Nicola had a similar experience last week, but unfortunately she spent four hours on the job before realising that there was something funny about the four documents, on management: they were all in different styles. Nicola googled the pieces and discovered that, again, they all came from the web. She then went back to her original email from the scammer and saw that he had asked for her phone number and postal address so that he could send Nicola a cheque in advance.
The fact that this proofreader was targeted twice in a matter of weeks suggests that the scam is rife once again, and I sincerely hope that none of our other advertisers have been affected by it. The crime relies on the spammer sending the proofreader a cheque, so probably the simplest solution is to not accept cheque payments at all – or if you do, don’t commence the proofreading until you know that the customer is legit. If they send a cheque for more money than intended, you know it’s a scam!
Please reply with a comment below if you have been affected by this issue, or if you have any information that you think we need to add.
23/03/2016 | Admin
As a freelancer, you know better than most that time really is money. So wouldn’t it be great if there was a way to spend less time chasing payments, doing admin, or talking to your accountant, and more time concentrating on your work? Well, funnily enough, if you use online invoicing software, there is!
Before getting started, I should add a QUICK DISCLAIMER: I’m the marketing manager at Zervant, providers of online invoicing software to over 70,000 freelancers, contractors and small businesses. So of course, I can’t say that I’m 100% impartial (but I have tried to include as many objective facts and figures as possible!). So why not take five minutes to read this post and see what potential time-saving benefits invoicing software has for you?
Invoicing Software – Save Up to Seven Hours a Week
One of the first things you do when you complete a job is to invoice your customer. And the quicker you do this, the quicker you get paid. The most common method is to use a ready-made Excel invoice template. You fill in the details, print it out, send it. There’s nothing wrong with this method, it certainly gets the job done.
But it is rather inefficient.
You need to enter each and every customer’s details manually in the template. Then you need to put it in an envelope and send it, via snail mail or email attachment. It might not sound like a lot of work, but research shows all the combined paperwork that comes with working for yourself can take up to 20 hours out of your working week! Not to mention that the whole thing is also rather boring…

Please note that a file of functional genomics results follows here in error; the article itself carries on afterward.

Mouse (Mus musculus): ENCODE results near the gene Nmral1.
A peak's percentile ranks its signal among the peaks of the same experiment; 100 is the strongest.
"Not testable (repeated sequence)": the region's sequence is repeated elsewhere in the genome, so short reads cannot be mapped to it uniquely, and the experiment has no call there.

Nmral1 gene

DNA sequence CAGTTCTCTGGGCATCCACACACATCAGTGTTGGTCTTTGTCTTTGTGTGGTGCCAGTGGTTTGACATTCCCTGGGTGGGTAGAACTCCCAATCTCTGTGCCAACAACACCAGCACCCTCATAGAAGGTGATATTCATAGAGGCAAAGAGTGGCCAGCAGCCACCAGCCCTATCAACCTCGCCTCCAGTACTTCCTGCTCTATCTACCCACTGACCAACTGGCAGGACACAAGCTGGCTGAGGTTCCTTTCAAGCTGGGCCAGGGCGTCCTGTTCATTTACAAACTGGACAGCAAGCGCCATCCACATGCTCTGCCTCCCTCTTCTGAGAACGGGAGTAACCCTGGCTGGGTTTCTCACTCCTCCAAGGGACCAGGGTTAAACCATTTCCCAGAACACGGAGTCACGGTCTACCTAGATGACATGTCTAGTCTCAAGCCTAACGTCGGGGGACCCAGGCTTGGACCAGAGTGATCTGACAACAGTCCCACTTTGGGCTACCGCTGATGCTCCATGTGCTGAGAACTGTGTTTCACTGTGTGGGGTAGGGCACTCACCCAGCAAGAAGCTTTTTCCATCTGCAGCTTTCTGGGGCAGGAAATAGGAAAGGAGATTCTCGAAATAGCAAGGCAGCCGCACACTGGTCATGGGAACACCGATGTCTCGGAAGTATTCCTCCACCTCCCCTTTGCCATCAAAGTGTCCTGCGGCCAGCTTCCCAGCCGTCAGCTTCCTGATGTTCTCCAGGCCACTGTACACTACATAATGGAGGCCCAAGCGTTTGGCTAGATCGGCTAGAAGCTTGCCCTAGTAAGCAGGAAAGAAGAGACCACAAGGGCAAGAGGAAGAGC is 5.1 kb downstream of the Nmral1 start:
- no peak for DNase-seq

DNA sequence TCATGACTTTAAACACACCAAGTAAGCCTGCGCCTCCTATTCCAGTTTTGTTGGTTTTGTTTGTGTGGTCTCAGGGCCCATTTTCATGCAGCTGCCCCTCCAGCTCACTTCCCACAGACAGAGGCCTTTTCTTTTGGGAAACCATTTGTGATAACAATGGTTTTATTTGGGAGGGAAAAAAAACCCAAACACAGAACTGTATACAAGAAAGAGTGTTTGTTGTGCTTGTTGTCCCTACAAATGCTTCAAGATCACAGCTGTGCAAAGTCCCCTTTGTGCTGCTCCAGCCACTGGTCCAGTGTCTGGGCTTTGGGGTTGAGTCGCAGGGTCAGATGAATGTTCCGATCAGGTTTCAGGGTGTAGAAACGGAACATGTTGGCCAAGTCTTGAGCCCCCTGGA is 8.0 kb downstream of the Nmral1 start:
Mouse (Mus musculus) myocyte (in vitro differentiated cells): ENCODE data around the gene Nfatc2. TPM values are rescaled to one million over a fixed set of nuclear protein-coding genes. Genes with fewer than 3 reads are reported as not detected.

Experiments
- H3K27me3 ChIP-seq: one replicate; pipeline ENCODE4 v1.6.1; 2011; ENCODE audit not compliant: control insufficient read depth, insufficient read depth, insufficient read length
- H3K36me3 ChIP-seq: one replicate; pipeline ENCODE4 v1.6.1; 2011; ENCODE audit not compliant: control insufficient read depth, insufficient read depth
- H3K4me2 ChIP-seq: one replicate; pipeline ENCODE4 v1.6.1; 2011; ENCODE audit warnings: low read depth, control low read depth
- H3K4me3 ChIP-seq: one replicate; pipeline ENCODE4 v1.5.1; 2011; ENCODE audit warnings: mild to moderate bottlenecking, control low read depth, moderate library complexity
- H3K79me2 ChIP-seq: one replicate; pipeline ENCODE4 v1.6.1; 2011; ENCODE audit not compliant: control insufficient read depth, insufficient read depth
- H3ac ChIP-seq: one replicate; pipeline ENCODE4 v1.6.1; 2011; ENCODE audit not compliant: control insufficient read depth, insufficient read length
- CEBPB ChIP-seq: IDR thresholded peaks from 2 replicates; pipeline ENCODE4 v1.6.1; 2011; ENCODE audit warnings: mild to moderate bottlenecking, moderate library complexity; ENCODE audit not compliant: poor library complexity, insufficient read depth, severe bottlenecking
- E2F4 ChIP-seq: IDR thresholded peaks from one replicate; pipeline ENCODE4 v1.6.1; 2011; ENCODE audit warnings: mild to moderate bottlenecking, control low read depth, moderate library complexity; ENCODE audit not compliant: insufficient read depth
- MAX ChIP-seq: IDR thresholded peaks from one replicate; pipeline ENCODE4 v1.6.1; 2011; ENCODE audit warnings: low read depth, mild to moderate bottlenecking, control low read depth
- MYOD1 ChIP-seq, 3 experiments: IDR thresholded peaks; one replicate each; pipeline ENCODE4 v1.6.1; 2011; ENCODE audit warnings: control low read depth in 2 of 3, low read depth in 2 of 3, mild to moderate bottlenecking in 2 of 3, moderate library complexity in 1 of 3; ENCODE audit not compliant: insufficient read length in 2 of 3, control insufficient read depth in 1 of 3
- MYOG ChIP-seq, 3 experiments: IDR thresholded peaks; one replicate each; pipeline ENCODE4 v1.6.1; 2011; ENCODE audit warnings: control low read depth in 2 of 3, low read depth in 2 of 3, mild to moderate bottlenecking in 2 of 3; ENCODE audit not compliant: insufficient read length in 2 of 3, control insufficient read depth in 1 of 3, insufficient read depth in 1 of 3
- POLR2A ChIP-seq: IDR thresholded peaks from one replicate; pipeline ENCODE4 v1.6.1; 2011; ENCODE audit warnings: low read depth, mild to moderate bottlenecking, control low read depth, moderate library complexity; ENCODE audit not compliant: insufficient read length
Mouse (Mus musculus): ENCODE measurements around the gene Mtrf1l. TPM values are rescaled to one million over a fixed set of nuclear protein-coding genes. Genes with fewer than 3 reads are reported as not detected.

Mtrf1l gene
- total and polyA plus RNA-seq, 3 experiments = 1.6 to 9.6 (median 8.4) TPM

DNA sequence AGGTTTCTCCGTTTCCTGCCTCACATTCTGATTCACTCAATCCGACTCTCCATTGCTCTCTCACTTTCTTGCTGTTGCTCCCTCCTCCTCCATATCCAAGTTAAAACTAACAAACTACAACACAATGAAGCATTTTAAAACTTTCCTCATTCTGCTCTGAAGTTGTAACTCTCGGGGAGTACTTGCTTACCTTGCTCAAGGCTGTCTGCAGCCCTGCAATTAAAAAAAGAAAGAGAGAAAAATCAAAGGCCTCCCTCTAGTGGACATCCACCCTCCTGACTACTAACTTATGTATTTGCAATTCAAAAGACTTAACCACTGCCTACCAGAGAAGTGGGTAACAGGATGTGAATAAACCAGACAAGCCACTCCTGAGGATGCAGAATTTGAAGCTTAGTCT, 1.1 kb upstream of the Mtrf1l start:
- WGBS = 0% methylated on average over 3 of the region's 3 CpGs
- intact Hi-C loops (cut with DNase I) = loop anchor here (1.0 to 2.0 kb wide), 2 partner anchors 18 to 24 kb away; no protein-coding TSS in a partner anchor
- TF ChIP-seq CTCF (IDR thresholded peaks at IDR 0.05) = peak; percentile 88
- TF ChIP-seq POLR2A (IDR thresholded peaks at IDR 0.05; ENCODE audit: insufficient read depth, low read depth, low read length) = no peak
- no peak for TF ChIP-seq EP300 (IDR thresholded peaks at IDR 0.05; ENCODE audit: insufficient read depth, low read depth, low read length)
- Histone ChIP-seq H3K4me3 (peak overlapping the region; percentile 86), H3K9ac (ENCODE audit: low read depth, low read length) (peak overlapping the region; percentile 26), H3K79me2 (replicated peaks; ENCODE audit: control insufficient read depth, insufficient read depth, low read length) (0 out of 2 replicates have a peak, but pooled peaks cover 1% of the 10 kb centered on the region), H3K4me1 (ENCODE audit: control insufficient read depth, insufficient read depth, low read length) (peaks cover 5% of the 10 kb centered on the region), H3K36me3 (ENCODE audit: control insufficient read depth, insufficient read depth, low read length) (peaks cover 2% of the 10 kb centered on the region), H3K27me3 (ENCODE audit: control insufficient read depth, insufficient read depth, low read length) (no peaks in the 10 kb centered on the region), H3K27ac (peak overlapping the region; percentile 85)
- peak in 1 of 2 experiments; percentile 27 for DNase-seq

Which is where reason number 1 comes in. With online invoicing software, you can create an invoice at the click of a button. A couple more clicks to add your customer and your product (all of the details of which are securely stored in your account), and the whole thing can be sat on your customer’s desk in under 30 seconds.
In fact, such is the difference that in a recent survey of small businesses we found that those using online invoicing and accounting software saved up to seven hours a week!
Reason number 2 is to do with the perennial bugbear of late payment. The financial implications are clear enough, but it also wastes an incredible amount of your time. Because even if you do manage to get an invoice to your customer without a hiccup, if it doesn’t get paid you’ll need to make phone calls, send email reminders and constantly check your accounts for the payment. This, on average, takes almost 130 hours a year.
But you can claim a lot of this time back with online invoicing software. When you log in to your account you can instantly see what invoices are paid, and which ones are overdue. For late payments, it’s quick and easy to send reminders. And when you mark an invoice as paid, the money will automatically be booked in your accounts.
Last, but by no means least, is time-saving reason number 3 – the accessibility of online invoicing software. Indeed, because it’s a cloud computing solution – much like Gmail, Facebook or LinkedIn – you can use it anywhere, at any time. All you need is an internet connection and you’re good to go. You’ll be able to run your business from anywhere, be it at home, at work, or on the go. So a long train journey or a cancelled appointment far from home can quickly be turned into valuable working time.
Online invoicing software is also a lot safer than only using your desktop. All your important business records and information are stored remotely. So you won’t ever have to spend time trying to recover data (which, unfortunately, might happen if you lose or break your computer). Google’s analogy for this is the difference between storing precious family jewels in a bank vault (the cloud), or in a sock stashed under a mattress in your bedroom (your desktop).
I hope that these three reasons have given you an overview of how online invoicing software can help freelancers save time. But, as with most other things in life, the best thing to do is really to see for yourself. And you can do this with a free 30-day Zervant trial.
John Hills is the marketing manager for Zervant, a UK-based online invoicing solution for freelancers. Check out Zervant’s website here: www.zervant.com.
06/01/2016 | Admin